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Symptoms of "tatters" have been seen on white and bur oaks in southern Wisconsin since the early 1990s.

This branch shows tattered foliage and new, uninjured foliage.

adult beetle
Symptoms on bur oak associated with oak tatters. Note the absence of tissue between the veins.

An oak with a minor anthracnose infection.

What to look for

Symptoms appear in mid to late May and they may be seen in oak woodlands or on single yard trees. Red and black oaks typically do not show symptoms. Tattered trees have thinner leaves than usual and may look like they don't have any leaves from a distance.

If tatters affects most of the leaves on a tree, the tree will grow new leaves to replace them about two to three weeks following the appearance of tatters. Although growing a new set of leaves can stress a tree because of the extra energy it uses, spring is the best time for this to happen because the tree has the rest of the growing season to refill its energy supply.

Preventing and managing tatters

Recent research claims herbicide drift from row crop agriculture may cause leaf tatters on oaks. Previously, people thought that cold temperatures during the times when buds open and leaves grow were followed by the appearance of tatters.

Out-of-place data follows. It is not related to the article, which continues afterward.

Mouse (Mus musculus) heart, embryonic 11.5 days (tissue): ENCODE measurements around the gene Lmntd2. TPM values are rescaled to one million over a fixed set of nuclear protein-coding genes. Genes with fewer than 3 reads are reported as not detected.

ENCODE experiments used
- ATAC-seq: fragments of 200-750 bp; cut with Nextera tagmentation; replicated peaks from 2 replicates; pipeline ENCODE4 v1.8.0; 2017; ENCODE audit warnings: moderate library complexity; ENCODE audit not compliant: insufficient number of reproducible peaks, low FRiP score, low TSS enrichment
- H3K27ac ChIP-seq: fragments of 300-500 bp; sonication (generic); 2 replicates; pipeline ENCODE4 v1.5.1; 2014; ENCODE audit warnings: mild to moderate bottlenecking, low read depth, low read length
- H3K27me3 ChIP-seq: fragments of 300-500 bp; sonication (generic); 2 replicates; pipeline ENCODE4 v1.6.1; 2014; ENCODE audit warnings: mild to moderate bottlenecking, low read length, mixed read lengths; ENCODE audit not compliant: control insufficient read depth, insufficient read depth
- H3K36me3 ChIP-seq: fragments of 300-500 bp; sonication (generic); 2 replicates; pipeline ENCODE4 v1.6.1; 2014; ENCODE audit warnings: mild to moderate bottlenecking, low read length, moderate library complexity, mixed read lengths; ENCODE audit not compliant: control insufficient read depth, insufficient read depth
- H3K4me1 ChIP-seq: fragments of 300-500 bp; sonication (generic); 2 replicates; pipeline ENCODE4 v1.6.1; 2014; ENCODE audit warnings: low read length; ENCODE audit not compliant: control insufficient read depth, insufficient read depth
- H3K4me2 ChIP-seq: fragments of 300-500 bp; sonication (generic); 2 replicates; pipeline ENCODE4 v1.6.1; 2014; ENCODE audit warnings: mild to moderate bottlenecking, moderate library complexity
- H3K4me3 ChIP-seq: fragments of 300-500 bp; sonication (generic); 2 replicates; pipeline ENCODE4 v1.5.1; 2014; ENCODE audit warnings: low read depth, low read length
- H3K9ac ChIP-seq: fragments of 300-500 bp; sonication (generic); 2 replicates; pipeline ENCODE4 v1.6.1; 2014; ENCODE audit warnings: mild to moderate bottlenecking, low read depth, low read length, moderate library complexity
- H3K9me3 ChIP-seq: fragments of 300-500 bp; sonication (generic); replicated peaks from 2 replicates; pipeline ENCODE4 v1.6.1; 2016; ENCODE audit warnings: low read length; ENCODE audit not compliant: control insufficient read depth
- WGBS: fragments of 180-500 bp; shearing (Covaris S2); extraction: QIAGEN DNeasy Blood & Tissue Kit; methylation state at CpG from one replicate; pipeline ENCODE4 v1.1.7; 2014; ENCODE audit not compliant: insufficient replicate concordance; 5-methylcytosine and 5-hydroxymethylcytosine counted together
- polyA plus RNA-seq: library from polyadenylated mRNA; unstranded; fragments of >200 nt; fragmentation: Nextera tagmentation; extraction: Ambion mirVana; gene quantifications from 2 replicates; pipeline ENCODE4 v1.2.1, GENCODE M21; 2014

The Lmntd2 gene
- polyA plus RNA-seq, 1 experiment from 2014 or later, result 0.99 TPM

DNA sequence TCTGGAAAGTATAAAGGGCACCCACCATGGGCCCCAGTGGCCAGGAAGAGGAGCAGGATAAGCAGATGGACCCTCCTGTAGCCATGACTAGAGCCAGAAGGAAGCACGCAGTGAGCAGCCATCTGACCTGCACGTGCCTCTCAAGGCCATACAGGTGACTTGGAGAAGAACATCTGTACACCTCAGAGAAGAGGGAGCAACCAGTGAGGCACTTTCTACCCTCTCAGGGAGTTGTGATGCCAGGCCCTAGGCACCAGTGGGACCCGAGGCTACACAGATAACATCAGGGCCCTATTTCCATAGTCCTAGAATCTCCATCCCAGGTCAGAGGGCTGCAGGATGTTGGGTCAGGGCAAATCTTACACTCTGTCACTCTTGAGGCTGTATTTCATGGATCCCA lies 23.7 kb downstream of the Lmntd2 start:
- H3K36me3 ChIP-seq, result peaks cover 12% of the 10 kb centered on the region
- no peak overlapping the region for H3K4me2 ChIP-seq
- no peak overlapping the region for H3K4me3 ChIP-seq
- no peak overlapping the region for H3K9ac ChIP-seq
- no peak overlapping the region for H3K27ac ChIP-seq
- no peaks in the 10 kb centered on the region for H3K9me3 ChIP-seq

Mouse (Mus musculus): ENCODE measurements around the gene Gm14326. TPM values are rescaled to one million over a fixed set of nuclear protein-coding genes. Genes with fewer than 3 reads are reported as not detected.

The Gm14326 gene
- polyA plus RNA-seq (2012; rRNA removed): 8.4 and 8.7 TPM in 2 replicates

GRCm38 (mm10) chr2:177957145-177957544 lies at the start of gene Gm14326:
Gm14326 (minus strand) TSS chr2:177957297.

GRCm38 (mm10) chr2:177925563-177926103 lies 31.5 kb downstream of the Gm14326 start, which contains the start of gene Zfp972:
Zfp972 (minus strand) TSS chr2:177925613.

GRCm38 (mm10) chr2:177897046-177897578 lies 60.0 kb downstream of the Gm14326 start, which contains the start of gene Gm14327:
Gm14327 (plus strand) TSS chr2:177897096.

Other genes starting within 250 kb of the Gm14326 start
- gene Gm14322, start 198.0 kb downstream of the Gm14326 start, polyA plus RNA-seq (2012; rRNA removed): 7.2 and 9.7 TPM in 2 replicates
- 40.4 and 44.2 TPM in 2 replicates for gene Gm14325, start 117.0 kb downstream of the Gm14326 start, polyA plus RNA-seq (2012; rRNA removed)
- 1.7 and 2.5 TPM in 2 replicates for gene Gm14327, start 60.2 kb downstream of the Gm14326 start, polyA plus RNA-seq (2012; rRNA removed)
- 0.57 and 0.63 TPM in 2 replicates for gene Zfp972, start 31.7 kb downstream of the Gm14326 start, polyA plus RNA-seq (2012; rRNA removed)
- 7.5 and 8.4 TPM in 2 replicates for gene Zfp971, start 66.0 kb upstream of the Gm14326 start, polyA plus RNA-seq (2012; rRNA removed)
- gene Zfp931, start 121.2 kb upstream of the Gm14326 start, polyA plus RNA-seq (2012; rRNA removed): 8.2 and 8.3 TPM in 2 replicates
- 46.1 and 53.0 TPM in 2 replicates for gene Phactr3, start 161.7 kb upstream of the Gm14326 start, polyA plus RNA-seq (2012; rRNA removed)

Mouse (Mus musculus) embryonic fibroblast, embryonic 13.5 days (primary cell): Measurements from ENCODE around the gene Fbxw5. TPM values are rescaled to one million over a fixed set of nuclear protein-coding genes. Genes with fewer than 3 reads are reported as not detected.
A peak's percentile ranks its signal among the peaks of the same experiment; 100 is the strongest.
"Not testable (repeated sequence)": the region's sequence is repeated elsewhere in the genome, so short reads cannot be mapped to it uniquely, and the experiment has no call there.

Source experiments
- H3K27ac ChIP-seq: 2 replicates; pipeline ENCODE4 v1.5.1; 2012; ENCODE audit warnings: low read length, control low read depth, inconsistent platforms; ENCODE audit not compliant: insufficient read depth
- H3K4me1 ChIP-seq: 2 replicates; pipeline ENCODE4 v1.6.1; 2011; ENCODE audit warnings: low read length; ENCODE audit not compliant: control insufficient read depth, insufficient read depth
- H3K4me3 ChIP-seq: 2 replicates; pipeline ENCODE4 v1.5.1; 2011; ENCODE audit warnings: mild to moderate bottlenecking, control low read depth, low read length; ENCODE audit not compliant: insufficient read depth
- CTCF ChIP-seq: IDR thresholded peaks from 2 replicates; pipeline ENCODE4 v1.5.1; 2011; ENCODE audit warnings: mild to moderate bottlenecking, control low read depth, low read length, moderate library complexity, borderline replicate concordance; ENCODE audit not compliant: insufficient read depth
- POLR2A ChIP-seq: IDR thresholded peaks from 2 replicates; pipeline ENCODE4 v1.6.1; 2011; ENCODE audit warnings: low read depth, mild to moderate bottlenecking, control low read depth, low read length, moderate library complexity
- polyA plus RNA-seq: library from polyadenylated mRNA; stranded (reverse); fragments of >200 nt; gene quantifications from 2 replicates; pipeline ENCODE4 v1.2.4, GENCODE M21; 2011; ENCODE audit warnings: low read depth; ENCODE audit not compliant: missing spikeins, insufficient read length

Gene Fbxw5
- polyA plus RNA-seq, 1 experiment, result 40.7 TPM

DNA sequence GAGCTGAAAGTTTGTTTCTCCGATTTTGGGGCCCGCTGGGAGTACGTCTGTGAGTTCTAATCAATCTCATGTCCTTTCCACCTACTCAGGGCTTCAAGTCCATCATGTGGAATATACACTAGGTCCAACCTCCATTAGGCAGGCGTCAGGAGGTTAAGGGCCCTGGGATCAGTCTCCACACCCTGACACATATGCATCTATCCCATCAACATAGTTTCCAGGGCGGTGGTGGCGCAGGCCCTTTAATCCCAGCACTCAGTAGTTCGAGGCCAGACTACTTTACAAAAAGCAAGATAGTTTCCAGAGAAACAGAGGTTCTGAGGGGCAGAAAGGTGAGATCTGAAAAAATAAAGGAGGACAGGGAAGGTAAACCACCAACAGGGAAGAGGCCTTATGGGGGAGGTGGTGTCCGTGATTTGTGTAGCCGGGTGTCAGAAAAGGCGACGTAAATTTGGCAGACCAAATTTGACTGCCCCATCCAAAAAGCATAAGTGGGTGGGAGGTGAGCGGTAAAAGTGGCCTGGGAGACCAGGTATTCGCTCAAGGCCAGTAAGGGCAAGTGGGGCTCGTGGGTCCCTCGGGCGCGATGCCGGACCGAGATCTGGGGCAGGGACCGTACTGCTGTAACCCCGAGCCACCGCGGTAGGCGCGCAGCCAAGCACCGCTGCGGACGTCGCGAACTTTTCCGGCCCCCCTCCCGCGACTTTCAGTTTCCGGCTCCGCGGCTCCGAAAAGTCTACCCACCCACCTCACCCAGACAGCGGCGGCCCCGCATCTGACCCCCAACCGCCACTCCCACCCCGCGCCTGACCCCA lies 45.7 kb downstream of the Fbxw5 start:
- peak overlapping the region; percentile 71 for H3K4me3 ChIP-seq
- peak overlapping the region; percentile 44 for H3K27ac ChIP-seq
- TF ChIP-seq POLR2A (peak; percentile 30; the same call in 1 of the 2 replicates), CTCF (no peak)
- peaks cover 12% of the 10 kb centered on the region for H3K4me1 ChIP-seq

Other diseases and insects--such as anthracnose and cynipid wasps--can cause damage that may be mistaken for tatters. A cynipid wasp forms galls that deform leaves and new growth. Current year’s galls are green; one-year-old galls are black. Cynipid wasps are most commonly seen infesting white oak. Severe damage is rare but there is no known treatment.

Anthracnose, a disease caused by a fungus (Discula quercina), may infect leaves and cause brown to black spots on leaf edges and along leaf veins, especially in the lower canopy. Anthracnose may cause some twigs to die and is most common during cool, wet springs. Significant injury is rare. Rake and dispose of infected leaves to minimize spread.

Last revised: Monday August 03 2015